0 Communities
3 Members
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19 MeSH Terms
Nonalcoholic fatty liver disease and measures of early brain health in middle-aged adults: The CARDIA study.
VanWagner LB, Terry JG, Chow LS, Alman AC, Kang H, Ingram KH, Shay C, Lewis CE, Bryan RN, Launer LJ, Jeffrey Carr J
(2017) Obesity (Silver Spring) 25: 642-651
MeSH Terms: Brain, Female, Health Behavior, Humans, Intra-Abdominal Fat, Liver, Magnetic Resonance Spectroscopy, Male, Middle Aged, Non-alcoholic Fatty Liver Disease, Organ Size, Prevalence, Risk Factors, Tomography, X-Ray Computed
Show Abstract · Added April 6, 2017
OBJECTIVE - To assess associations between nonalcoholic fatty liver disease (NAFLD) and measures of brain health in a population-based sample of adults.
METHODS - Participants from the CARDIA study (Y25 exam; age 43-55 years) with concurrent computed tomography quantification of liver fat, visceral adipose tissue (VAT), and brain magnetic resonance (MR) images were included (n = 505). NAFLD was identified after exclusion of other causes of liver fat. Total tissue volume (TTV) and gray matter cerebral blood flow (GM-CBF) were estimated using 3T brain MR images.
RESULTS - NAFLD prevalence was 18%. NAFLD was associated with lower TTV and GM-CBF after adjusting for intracranial volume, demographics, and health behaviors (P < 0.04 for all). In models with additional adjustment for cardiovascular risk factors, the association of NAFLD with GM-CBF remained significant (P = 0.04) but was attenuated after adjustment for VAT (P = 0.06) and eliminated with BMI (P = 0.20). NAFLD was not associated with TTV after adjustment for cardiovascular risk factors (P = 0.10) or additional adjustment for VAT (P = 0.14) or BMI (P = 0.05).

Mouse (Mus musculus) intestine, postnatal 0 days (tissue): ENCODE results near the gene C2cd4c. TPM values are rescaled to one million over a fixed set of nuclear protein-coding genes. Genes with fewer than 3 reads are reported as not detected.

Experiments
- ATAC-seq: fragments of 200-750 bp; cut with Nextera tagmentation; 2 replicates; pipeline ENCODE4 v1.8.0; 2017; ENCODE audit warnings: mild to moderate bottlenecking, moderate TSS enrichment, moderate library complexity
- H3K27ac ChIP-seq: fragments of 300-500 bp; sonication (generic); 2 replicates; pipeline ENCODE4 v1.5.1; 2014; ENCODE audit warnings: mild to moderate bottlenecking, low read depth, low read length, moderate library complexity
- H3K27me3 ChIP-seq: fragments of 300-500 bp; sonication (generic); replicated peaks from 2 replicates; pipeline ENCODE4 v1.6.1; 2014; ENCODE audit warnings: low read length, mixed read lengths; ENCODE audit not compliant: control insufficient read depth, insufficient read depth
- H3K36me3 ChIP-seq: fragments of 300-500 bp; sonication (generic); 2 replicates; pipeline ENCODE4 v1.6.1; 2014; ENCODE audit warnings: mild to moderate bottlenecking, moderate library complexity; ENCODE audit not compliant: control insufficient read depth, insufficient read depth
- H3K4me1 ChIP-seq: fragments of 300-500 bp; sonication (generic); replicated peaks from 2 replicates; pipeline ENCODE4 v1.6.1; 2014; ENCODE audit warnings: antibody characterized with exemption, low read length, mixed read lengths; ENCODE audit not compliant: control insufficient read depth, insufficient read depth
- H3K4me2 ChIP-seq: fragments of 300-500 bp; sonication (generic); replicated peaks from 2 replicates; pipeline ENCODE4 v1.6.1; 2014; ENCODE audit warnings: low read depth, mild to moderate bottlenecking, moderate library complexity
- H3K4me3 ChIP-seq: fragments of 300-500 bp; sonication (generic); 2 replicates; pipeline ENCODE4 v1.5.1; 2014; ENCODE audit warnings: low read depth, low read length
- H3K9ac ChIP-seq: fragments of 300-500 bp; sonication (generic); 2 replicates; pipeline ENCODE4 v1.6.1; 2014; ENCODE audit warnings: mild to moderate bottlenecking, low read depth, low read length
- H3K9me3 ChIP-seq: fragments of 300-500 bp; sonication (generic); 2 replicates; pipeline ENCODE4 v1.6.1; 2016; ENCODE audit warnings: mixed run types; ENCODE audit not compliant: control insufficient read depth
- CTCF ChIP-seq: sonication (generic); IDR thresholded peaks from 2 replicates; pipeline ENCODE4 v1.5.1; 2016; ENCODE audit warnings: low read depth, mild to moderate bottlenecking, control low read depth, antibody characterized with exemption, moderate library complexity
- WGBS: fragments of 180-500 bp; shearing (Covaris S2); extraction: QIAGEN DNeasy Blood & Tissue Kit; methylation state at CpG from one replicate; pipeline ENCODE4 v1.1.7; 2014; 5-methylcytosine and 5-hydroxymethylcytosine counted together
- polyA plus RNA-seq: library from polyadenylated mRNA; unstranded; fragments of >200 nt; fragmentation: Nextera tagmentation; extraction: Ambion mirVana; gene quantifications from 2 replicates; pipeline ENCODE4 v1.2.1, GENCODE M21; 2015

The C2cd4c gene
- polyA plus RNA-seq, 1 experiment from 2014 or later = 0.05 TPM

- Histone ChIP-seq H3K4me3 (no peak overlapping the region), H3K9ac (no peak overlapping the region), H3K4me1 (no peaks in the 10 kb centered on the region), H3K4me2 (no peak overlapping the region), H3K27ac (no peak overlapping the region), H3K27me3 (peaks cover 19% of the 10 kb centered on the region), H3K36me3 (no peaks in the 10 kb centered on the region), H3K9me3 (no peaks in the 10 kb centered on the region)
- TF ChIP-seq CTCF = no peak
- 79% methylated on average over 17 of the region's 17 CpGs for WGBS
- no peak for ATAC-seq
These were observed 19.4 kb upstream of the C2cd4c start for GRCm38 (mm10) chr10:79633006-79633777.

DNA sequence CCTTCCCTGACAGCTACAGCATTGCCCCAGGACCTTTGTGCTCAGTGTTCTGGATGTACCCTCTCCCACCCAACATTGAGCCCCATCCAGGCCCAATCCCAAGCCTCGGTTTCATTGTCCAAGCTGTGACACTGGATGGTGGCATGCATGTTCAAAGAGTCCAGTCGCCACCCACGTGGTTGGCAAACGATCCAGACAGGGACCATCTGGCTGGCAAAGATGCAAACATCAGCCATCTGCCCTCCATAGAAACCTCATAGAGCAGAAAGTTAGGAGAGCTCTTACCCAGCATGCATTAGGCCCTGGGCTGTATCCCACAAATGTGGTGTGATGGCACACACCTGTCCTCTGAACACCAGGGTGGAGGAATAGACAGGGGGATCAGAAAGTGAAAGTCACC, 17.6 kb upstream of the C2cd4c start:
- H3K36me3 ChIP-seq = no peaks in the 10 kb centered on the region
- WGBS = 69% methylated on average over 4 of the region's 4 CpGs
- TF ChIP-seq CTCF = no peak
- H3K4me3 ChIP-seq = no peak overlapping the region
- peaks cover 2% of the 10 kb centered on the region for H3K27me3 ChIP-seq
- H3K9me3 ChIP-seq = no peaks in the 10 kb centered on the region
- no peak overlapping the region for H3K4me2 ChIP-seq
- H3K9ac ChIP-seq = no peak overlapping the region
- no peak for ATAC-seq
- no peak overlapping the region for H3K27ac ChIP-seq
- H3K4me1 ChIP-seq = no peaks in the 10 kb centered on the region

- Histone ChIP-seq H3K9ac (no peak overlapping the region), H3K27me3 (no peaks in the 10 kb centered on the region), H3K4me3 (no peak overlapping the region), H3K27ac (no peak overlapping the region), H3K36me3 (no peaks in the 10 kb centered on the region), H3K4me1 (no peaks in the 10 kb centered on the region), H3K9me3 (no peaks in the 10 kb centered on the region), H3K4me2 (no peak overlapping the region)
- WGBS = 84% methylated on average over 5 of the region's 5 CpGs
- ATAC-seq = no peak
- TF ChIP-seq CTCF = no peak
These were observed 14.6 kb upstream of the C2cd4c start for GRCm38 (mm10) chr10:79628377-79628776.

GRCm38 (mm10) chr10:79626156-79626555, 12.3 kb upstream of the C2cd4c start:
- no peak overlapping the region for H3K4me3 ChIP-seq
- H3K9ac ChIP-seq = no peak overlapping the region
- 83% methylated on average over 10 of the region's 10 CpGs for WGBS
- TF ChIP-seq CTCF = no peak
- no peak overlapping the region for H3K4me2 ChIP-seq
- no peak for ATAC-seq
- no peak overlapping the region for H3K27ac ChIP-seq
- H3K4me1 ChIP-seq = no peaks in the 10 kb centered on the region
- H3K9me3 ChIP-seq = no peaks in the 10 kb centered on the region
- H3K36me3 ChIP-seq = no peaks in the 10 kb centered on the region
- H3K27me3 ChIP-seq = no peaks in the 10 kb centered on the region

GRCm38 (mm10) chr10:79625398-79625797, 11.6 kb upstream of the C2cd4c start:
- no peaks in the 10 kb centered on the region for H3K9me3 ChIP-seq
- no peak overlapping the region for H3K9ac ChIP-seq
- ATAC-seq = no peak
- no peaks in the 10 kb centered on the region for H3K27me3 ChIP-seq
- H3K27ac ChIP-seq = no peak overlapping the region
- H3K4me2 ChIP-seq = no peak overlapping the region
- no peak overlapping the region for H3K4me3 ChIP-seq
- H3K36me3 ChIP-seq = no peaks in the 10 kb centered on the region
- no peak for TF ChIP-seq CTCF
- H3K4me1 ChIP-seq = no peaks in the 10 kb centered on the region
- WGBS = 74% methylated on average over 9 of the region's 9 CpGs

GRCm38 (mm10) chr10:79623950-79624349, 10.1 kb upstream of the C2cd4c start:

CONCLUSIONS - NAFLD is negatively associated with early brain health as assessed by MR measures of structure (TTV) and perfusion (GM-CBF). BMI and VAT attenuated this relationship, providing insight into the potential metabolic role of liver fat in brain health and disease.
© 2017 The Obesity Society.
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2 Members
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14 MeSH Terms
Pancreatic Inflammation Redirects Acinar to β Cell Reprogramming.
Clayton HW, Osipovich AB, Stancill JS, Schneider JD, Vianna PG, Shanks CM, Yuan W, Gu G, Manduchi E, Stoeckert CJ, Magnuson MA
(2016) Cell Rep 17: 2028-2041
MeSH Terms: Acinar Cells, Adenoviridae, Alleles, Animals, Cellular Reprogramming, Diabetes Mellitus, Experimental, Doxycycline, Gene Expression Profiling, Homeodomain Proteins, Immunity, Inflammation, Insulin-Secreting Cells, Macrophages, Metaplasia, Mice, Transgenic, Organ Size, Pancreas, Pancreatic Ducts, Reproducibility of Results, Transcription Factors, Transgenes
Show Abstract · Added November 18, 2016